David Feldman

How to Manage Office Conflicts

Blog Post created by David Feldman Champion on Apr 20, 2016

Working with people you don't see eye to eye with, or can't get along with, can make any job miserable.  Every office, school, organization has that one person who lives to make trouble.  Even if the majority of your coworkers are wonderful and you all get along most of the time, there will be conflict of some kind or other.  It is human nature to avoid uncomfortable conflict but avoiding the unpleasantness is not a smart decision in the long run. 


It is estimated that eight hours of time is wasted in gossip and unproductive activities for every conflict that is not addressed.  Add up the unresolved issues in your workplace.  That's a ton of wasted time!  Understanding what you can do to help manage your role in conflicts can be incredibly helpful to both your job and your mental health!  Especially if you find yourself in a leadership position, the following tips will help you to stop putting off conflict resolution and start tackling them head on.


Handling conflict in the early stages is the key to achieving resolutions that both parties can live with.  Thee reason conflicts escalated and turn into large problems is because nobody did anything about it.  Waiting for the other party to come and discuss the issue is like waiting for pigs to fly.  Take the initiative, step up and confront the issue head on.


If discussing the issue directly is uncomfortable, you can approach the other person and ask WHY they did or said something. Asking them for an explanation in a polite manner may open your eyes to their motivation.  You may even find yourself understanding!  Don't assume they did what they did to get under your skin. They may have no idea that you're upset and asking can open a conversation to stop the conflict in its tracks.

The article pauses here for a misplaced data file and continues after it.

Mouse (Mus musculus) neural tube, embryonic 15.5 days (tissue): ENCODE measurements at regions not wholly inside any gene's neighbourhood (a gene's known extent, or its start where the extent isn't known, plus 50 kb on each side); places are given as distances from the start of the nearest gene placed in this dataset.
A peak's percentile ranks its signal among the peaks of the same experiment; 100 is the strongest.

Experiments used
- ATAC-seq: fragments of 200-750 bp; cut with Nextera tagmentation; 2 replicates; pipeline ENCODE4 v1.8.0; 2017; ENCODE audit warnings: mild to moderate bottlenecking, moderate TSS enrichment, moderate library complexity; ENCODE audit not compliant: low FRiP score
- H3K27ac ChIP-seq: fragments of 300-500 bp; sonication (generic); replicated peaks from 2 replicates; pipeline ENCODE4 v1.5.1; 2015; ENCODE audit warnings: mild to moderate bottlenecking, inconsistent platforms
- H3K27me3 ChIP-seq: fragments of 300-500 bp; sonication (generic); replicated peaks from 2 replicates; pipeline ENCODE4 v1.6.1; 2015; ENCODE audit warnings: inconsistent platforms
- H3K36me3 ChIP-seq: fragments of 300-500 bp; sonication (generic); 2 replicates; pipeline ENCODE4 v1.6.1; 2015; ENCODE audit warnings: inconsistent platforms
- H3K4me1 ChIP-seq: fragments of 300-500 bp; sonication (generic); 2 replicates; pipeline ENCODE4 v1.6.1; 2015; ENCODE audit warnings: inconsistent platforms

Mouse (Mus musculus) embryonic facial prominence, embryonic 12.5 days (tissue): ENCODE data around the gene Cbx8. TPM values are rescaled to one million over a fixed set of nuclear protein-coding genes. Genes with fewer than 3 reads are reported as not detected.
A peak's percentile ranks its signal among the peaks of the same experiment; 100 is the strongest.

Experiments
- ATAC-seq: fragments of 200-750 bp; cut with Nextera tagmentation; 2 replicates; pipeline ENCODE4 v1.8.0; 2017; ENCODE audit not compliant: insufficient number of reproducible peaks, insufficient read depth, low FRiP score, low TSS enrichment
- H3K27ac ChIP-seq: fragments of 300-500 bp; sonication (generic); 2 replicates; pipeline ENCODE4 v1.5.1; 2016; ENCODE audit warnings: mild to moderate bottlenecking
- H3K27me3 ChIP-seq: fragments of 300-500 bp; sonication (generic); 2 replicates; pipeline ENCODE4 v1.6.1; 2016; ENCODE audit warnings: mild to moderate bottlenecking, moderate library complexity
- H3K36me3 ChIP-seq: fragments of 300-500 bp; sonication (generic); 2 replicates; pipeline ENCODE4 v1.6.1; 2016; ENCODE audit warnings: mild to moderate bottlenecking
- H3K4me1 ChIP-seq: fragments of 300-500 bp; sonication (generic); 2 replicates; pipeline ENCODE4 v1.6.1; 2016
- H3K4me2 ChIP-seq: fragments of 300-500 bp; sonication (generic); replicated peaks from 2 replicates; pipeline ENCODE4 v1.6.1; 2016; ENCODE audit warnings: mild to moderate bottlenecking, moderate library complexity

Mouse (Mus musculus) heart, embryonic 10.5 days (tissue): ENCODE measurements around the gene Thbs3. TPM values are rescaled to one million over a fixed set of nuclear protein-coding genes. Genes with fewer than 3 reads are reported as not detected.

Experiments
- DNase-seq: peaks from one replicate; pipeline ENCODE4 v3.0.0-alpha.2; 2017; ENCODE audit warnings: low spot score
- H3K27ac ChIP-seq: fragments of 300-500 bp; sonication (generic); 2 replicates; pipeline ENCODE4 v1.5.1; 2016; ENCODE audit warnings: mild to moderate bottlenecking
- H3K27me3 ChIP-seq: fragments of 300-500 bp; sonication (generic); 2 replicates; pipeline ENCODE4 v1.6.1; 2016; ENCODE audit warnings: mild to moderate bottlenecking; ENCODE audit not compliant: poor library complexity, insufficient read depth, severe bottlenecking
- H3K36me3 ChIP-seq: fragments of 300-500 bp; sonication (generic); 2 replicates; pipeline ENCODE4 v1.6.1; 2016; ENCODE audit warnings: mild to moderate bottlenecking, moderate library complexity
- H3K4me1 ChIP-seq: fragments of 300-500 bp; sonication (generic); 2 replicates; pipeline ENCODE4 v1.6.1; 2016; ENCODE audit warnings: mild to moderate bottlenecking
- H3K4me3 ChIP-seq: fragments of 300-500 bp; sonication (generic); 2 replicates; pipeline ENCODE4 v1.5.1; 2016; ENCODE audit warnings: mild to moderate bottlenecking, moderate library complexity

For ongoing clashes with the same person, a different approach is probably best.  Trying to discuss issues while in passing has probably not been effective. Again, take the initiative and schedule a time to sit down with your coworker.  Invite them to set aside a half hour and meet in a quiet location. Take the time to figure out what you want to say and how to say it in a way that cannot be taken as an attack.  A defensive person is unwilling to hear what you want them to hear!  Make sure you listen with open ears as well.


If all else fails, ask for help!  There is no shame in going to a person higher up and asking for mediation or to provide an unbiased opinion on how to resolve the conflict.  An HR representative, your manager, supervisor, whoever you trust, is more than willing to help figure out a solution that works for everyone involved. Let your coworker know that you've requested a third party to be present at a meeting so they don't feel bombarded. Go in open minded and a resolution is sure to present itself. 


As professionals, we don't have to like each other enough to be friends, but respecting each other for our strengths and being able to get along for the good of the company is a must.